Wednesday, 23 June 2010


“Our sweetest songs are those that tell of saddest thoughts.” - Percy Bysshe Shelley

When one listens to music the experience is so very much different to when one plays it on a solo instrument or in an orchestra. Even more different is when one composes the music. One hears it differently in one’s head, and it evokes different sets of emotions that one tries to exteriorise. This is so unlike purely listening to music when one simply interiorises the feelings of the creators of music. Even the most facile music has birth pangs that can be quite painful for even the most gifted of composers.

As someone who has listened, played and composed music, the most painful of memories seem to generate the most powerful music. An interpreter can all too easily get lost in the technicalities of the work and concentrate in giving a faultless performance, however, if the feelings of the composer are not approached, the emotional impact of the resultant sounds can be lost.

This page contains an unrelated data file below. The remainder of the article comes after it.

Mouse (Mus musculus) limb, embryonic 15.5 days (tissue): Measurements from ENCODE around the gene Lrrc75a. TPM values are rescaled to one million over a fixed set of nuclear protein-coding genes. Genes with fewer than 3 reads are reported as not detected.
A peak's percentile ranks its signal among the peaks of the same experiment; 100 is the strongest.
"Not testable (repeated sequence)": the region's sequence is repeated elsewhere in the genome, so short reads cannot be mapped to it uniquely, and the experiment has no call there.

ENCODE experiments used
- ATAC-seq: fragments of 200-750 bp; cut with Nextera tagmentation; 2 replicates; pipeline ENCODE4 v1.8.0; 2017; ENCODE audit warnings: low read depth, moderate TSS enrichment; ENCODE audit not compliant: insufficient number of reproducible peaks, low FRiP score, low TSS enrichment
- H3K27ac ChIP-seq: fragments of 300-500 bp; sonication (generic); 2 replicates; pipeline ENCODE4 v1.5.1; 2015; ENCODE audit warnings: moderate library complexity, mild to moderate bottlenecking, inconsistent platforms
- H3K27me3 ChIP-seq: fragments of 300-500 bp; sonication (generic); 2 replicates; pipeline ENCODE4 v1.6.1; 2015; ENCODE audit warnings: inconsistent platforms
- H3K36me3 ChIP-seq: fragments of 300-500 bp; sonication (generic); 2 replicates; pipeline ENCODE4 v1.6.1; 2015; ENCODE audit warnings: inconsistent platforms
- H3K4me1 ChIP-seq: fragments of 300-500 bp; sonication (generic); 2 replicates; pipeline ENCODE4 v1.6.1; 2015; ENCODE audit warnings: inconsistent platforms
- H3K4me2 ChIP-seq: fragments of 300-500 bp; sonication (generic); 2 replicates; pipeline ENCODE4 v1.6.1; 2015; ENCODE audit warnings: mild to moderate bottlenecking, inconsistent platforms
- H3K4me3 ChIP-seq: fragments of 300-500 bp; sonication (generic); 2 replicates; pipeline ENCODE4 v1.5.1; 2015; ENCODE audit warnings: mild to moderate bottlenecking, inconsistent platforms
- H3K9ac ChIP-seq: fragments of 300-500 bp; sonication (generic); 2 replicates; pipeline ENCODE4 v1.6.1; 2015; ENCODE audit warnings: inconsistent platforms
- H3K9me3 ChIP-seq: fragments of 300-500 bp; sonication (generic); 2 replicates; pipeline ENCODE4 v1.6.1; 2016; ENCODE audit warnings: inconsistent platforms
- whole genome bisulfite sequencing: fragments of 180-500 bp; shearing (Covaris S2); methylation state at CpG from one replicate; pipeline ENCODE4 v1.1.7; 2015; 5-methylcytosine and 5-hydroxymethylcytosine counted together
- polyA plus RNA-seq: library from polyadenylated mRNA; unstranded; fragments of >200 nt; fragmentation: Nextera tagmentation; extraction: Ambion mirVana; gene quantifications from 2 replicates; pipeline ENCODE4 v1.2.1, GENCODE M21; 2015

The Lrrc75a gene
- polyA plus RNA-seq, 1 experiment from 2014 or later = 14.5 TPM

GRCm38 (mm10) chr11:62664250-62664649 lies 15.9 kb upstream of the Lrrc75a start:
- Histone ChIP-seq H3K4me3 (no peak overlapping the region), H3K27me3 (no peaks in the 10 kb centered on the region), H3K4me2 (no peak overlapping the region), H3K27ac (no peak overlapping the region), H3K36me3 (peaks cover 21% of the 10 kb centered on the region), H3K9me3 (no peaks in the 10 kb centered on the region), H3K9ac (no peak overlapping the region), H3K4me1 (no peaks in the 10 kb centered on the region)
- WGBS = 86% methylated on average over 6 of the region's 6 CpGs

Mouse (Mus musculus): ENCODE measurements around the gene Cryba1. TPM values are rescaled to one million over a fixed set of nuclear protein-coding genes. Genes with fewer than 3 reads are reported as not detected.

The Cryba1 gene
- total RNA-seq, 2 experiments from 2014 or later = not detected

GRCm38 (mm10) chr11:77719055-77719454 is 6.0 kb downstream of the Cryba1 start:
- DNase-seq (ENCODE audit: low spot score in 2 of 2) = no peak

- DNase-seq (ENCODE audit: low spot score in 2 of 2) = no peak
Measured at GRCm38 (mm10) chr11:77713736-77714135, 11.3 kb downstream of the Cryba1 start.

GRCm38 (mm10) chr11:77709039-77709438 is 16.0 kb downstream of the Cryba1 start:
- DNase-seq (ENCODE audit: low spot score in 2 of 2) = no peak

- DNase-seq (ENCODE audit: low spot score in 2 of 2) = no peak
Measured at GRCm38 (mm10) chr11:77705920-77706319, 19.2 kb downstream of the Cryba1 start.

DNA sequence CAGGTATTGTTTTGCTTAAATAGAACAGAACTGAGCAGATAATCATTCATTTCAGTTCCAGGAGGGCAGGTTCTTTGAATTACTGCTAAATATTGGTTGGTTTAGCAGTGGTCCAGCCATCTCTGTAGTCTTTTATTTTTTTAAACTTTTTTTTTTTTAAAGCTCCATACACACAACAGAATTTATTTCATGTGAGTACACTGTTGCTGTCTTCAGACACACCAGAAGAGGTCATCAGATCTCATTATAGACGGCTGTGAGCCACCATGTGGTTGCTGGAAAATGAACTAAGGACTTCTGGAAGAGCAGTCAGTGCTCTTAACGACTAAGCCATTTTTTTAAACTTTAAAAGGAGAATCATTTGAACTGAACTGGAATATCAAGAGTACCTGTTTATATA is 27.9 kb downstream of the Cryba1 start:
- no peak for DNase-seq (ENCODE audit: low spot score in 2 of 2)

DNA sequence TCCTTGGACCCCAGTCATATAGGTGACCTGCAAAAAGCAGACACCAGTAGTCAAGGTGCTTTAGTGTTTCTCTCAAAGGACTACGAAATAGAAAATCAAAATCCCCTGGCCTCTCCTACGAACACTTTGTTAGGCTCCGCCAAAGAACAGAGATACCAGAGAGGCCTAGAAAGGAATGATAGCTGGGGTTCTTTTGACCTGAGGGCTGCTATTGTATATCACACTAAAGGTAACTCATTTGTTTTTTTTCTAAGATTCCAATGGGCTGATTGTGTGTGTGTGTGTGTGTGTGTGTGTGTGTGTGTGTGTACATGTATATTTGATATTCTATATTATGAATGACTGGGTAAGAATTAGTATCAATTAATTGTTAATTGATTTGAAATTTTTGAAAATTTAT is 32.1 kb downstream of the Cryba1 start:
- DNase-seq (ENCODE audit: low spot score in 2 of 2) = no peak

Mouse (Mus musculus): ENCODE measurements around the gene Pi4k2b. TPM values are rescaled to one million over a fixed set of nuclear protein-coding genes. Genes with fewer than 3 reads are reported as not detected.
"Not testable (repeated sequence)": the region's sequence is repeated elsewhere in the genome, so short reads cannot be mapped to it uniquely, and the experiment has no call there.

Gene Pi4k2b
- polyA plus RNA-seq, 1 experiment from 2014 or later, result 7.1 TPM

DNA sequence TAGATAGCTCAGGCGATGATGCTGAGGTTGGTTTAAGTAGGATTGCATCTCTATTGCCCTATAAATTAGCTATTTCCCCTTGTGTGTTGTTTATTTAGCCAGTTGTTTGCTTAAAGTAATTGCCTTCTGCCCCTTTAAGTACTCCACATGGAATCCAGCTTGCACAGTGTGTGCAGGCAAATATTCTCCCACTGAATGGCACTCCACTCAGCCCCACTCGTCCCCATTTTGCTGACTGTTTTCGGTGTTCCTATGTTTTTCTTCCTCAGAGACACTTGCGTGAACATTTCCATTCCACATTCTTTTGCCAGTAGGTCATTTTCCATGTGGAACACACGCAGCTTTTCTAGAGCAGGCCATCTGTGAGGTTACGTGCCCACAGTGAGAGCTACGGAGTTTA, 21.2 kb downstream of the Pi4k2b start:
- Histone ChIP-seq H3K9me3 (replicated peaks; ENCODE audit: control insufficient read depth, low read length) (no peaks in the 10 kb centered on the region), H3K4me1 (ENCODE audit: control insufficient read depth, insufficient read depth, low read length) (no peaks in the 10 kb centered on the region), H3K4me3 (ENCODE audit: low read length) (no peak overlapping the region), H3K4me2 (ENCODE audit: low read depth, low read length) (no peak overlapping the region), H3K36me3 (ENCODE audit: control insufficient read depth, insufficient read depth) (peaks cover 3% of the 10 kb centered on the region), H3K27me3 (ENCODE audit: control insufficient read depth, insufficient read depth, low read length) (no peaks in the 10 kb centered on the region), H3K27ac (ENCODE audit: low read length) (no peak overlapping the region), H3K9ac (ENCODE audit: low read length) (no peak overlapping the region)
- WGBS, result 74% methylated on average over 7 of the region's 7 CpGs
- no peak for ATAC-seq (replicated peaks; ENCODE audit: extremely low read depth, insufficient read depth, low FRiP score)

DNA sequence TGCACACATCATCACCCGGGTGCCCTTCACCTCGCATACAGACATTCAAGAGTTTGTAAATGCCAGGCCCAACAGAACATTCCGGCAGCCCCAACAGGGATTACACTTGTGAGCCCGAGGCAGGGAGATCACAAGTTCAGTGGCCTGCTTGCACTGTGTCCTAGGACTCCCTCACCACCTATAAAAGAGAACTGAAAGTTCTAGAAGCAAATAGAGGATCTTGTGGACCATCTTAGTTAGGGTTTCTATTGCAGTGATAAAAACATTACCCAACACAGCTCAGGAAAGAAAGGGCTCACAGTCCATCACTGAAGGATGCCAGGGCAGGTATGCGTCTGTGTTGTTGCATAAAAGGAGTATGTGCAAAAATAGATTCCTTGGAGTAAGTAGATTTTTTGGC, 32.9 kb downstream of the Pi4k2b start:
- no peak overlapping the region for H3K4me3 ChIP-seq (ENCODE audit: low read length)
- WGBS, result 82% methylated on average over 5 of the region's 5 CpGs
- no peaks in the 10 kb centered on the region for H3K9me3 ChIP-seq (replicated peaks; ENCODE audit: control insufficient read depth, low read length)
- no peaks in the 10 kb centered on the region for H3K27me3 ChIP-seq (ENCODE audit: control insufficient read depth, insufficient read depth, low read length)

How easy it is for you to sing!
You play the lyre like an angel,
Trills, happy intervals and major scales!
But these black notes, how mournful on the page,
What agony they hide, what pain, what effort…
They’re blackbirds, portents of death
Sitting like they are on five stretched wires.

Each note’s a wound made with sharp knife,
And you run through them without thought
Lightly skipping up the arpeggios,
Descending effortlessly the glissandos,
And think not for a moment
Of the poor composer’s
Creative torment.


  1. I don't know what it is like hearing music differently in one’s head, but I do recognise a beatiful painting when I see one :)

  2. Beautiful, although sad, poem Nicholas!
    I had never thought that the composer may hear the music differently to everyone else who listens to it...